African-Americans have always been an expressive cultural. We have found ways to express ourselves through art, music, dance, and literary work. So, it should not be surprising to see that in the early part of the 1900s the first African-American monthly magazine publication was established. Walter Alexander Johnson, Walter Wallace, Jesse W. Watkins, and Harper S. Fortune were the founders of the early literary work. The magazine was published in Boston by the Colored Co-Operative Publishing Company, in 1904 until 1909 it was published by Moore Publishing and Printing Company of New York. From the beginning, Pauline Hopkins, was on the board as a shareholder and was one of the leading journalist and editors.
In 1904, Booker T. Washington purchased the magazine through a hostile takeover. He replaced Hopkins with Fred Randolph Moore as editor. In findings on Pauline Hopkins, it is believed that Booker T. Washington co-conspired with John C. Freund, who was a White London-born and Oxford educated editor to take over the magazine.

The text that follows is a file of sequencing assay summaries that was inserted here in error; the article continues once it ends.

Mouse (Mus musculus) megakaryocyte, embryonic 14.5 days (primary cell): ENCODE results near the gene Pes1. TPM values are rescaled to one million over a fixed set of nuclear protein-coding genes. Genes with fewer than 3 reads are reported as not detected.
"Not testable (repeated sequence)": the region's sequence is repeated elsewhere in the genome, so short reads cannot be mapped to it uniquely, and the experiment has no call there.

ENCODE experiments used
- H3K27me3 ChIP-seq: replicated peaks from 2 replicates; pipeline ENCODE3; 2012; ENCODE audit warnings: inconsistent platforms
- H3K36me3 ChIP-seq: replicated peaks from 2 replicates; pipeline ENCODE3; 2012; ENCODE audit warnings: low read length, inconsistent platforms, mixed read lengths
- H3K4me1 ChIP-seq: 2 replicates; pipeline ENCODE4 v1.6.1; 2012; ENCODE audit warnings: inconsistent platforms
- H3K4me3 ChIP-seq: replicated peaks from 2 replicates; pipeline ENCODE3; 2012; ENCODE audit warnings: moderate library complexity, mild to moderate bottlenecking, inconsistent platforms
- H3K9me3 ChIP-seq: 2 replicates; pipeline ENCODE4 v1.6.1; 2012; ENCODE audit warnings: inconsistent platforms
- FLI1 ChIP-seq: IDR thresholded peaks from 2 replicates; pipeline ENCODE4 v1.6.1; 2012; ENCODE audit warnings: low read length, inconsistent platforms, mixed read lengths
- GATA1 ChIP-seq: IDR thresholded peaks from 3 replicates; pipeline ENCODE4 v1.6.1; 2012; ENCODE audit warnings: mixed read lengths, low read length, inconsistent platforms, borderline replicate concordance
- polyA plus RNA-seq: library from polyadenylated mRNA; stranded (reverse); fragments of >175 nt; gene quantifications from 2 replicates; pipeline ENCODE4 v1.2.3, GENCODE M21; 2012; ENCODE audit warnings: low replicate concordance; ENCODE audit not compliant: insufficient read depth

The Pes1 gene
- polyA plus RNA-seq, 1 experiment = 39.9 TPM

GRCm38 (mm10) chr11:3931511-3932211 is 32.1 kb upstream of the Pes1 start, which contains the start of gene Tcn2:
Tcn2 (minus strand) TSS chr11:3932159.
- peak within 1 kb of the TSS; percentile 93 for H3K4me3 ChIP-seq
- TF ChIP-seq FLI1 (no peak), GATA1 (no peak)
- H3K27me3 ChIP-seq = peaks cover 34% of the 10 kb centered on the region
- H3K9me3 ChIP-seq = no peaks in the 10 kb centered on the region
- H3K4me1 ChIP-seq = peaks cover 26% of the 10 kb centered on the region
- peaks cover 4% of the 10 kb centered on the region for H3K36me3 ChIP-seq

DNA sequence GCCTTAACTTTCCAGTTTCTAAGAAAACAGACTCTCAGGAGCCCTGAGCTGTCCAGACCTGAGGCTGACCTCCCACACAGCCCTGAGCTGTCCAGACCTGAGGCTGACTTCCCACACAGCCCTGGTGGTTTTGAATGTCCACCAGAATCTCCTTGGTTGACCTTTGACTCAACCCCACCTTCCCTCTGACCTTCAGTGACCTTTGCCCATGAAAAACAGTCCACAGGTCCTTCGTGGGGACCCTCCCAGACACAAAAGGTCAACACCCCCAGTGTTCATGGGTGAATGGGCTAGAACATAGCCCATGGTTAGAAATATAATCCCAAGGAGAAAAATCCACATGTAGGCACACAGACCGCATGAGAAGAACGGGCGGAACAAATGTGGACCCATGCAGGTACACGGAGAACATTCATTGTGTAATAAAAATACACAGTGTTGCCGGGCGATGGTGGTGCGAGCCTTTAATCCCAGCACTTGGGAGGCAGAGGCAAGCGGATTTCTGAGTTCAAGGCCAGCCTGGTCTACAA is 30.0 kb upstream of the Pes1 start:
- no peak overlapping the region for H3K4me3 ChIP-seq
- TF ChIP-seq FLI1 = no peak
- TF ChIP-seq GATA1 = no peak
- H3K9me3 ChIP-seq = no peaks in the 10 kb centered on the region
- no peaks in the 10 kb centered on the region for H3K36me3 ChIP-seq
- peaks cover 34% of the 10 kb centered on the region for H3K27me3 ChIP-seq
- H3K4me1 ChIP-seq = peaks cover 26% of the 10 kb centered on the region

Hopkins was well-known for being an outspoken woman when it came to racism. However, there are some varying views as to why the two men took the magazine over, but some believed it was because the men thought Hopkins views were doing more harm than good. They did not want her views to create more racial discord and harm the viability of the first African-American magazine. Today there are as many as 20 letters in the Pauline Hopkins Collection at Fisk University Library that details Hopkins views during the takeover.
The newspaper received help from African-American churches and local abolition societies by way of fund drives and donations. All of the money helped the paper to publish 38 articles.